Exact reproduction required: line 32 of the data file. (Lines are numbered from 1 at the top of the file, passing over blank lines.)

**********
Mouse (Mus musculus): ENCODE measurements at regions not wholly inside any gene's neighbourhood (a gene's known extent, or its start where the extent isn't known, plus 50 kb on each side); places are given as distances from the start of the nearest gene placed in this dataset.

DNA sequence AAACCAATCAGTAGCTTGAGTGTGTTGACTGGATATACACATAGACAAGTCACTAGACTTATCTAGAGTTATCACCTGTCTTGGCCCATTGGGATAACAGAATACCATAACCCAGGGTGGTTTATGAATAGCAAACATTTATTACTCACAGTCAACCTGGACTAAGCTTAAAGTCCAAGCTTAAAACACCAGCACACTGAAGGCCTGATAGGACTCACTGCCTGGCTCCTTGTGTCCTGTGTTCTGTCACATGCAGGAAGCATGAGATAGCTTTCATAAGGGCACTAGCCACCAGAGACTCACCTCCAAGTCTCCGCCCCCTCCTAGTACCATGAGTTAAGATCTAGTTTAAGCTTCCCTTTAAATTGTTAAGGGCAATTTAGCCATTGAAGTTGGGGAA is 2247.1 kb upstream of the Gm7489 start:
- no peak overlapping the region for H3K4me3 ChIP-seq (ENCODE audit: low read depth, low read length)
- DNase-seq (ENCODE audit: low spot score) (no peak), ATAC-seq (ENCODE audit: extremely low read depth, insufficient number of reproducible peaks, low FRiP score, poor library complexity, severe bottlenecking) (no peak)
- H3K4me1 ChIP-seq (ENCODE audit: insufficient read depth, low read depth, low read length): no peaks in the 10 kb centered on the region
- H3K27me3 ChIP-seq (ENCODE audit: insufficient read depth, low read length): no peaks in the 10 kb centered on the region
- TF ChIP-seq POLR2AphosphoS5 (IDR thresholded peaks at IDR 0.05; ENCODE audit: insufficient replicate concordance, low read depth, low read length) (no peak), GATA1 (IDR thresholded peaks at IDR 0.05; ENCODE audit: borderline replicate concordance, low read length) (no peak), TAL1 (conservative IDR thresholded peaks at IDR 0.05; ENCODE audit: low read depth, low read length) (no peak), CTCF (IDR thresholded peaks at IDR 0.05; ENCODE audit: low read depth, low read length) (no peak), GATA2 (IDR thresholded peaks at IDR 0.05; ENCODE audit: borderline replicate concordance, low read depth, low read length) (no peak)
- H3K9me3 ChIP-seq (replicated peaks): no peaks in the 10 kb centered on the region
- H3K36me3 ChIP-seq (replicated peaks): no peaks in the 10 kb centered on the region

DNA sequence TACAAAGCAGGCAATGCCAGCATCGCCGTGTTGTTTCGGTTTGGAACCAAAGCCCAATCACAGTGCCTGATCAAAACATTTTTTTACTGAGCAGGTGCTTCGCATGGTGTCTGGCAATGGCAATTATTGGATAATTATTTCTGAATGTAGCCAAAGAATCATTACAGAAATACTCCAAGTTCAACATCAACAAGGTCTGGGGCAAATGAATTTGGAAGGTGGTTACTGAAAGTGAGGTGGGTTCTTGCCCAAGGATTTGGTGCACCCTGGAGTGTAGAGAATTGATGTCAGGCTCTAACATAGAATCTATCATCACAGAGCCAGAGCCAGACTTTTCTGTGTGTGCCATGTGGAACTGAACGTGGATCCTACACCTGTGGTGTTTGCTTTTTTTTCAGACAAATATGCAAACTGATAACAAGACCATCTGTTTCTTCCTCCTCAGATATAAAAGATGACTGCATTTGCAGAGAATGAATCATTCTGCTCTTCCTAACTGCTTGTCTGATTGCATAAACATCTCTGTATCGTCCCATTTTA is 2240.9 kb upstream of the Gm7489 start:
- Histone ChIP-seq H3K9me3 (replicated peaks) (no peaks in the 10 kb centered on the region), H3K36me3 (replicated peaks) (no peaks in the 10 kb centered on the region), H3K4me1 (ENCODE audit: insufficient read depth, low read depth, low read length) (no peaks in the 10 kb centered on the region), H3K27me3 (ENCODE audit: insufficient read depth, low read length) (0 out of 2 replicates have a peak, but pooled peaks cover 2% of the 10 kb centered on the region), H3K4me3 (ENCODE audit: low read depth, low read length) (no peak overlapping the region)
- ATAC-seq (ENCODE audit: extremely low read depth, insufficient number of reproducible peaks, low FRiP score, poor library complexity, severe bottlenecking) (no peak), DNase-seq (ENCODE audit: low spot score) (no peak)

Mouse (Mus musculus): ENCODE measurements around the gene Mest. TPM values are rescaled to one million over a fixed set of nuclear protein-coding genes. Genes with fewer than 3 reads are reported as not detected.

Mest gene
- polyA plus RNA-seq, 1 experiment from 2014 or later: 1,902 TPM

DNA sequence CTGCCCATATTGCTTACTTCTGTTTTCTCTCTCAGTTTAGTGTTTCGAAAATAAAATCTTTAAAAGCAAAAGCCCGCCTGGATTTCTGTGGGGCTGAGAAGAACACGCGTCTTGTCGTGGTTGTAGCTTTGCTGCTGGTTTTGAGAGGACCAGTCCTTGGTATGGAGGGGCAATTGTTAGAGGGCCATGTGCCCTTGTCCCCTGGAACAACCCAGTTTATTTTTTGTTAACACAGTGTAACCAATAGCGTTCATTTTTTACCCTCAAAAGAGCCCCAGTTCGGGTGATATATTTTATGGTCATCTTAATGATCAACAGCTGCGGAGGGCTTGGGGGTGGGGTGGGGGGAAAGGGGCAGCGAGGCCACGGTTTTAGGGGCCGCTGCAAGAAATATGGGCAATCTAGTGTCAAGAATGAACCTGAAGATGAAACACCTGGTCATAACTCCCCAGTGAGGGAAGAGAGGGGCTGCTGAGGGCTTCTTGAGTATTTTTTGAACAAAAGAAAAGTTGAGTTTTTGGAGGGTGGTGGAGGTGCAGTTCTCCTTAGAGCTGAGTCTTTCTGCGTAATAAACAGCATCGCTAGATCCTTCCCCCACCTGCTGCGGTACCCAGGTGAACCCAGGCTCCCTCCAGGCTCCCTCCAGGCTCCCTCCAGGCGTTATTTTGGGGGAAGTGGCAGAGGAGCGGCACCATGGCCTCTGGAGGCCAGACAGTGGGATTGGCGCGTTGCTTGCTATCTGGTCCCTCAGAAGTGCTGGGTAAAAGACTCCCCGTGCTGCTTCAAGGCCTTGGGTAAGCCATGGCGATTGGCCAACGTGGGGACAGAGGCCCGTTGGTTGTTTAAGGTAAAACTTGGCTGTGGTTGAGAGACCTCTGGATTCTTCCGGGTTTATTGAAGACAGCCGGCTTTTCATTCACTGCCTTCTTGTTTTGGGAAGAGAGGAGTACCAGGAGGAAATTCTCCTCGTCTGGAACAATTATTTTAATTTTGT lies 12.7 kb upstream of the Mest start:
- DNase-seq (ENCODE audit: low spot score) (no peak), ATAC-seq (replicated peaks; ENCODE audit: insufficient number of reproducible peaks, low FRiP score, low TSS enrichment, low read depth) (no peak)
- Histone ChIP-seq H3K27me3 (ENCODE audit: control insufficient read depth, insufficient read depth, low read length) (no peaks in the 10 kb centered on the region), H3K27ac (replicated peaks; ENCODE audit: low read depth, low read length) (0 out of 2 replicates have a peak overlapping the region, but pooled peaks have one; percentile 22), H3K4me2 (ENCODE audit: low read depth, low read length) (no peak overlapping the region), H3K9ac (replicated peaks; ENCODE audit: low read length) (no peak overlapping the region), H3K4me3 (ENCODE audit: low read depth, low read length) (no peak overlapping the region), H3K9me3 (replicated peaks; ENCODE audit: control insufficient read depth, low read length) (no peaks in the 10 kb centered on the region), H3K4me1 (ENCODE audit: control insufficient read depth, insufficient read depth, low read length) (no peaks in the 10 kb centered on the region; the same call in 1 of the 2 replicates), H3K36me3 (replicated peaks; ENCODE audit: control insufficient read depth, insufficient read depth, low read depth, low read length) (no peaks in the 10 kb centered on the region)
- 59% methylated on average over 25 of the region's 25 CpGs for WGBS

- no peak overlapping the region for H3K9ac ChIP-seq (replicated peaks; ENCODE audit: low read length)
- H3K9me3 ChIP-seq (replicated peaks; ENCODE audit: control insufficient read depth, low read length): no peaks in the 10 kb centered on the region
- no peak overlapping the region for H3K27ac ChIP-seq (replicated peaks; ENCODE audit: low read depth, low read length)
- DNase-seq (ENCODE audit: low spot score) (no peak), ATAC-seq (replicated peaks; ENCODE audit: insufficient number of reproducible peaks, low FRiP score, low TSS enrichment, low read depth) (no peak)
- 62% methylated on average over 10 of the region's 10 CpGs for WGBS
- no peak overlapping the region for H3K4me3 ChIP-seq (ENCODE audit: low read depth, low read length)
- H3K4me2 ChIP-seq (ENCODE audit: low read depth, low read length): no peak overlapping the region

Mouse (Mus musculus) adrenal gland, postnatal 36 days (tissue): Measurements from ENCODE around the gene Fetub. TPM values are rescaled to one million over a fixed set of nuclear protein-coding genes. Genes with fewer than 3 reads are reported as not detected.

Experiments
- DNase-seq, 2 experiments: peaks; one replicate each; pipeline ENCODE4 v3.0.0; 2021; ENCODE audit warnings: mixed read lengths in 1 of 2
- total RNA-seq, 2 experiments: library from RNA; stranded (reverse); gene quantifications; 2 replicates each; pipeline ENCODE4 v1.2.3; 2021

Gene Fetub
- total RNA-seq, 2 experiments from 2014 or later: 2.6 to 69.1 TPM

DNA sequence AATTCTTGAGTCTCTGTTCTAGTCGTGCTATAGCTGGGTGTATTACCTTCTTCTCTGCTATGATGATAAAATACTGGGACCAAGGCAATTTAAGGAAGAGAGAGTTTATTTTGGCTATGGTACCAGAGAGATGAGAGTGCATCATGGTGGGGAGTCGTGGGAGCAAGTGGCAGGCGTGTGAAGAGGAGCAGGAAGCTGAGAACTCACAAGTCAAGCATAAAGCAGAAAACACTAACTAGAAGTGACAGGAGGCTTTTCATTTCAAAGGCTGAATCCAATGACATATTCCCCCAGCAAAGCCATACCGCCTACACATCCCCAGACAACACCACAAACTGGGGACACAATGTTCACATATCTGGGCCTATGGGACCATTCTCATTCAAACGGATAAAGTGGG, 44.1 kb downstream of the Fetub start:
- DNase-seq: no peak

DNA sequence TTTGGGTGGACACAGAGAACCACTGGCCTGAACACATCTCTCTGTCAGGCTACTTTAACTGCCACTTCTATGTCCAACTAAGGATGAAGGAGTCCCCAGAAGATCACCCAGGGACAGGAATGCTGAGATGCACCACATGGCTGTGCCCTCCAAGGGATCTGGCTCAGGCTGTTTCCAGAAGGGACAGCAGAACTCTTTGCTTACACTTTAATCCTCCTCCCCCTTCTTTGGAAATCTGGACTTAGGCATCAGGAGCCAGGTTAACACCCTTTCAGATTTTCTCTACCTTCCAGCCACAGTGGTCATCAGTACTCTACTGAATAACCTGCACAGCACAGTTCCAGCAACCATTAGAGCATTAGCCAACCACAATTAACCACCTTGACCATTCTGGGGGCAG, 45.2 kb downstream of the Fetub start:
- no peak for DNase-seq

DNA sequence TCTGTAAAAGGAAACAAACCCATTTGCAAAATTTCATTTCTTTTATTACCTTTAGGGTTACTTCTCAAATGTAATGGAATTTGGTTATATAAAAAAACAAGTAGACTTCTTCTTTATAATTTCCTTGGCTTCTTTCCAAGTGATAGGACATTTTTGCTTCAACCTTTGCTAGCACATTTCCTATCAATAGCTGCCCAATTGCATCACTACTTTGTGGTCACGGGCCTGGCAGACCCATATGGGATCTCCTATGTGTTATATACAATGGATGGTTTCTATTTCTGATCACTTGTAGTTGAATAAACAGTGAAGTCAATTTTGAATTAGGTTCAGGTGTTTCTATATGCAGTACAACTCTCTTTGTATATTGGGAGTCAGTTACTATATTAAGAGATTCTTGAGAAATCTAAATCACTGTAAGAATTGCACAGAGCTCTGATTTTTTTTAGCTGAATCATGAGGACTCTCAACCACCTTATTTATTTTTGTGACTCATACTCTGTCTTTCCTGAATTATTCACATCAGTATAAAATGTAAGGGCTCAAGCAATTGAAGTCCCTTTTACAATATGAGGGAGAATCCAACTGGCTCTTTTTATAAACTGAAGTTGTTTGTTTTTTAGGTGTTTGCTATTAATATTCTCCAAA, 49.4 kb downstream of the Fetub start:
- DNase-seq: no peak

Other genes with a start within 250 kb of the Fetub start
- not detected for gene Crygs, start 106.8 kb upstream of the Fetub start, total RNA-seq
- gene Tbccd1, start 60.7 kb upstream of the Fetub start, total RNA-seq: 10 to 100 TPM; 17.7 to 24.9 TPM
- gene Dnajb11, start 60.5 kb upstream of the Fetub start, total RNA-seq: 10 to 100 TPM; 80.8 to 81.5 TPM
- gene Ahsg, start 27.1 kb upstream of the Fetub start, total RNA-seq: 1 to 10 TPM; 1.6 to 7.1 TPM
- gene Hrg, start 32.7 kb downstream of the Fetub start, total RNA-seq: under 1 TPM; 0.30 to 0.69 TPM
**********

- total RNA-seq, 2 experiments from 2014 or later: 2.6 to 69.1 TPM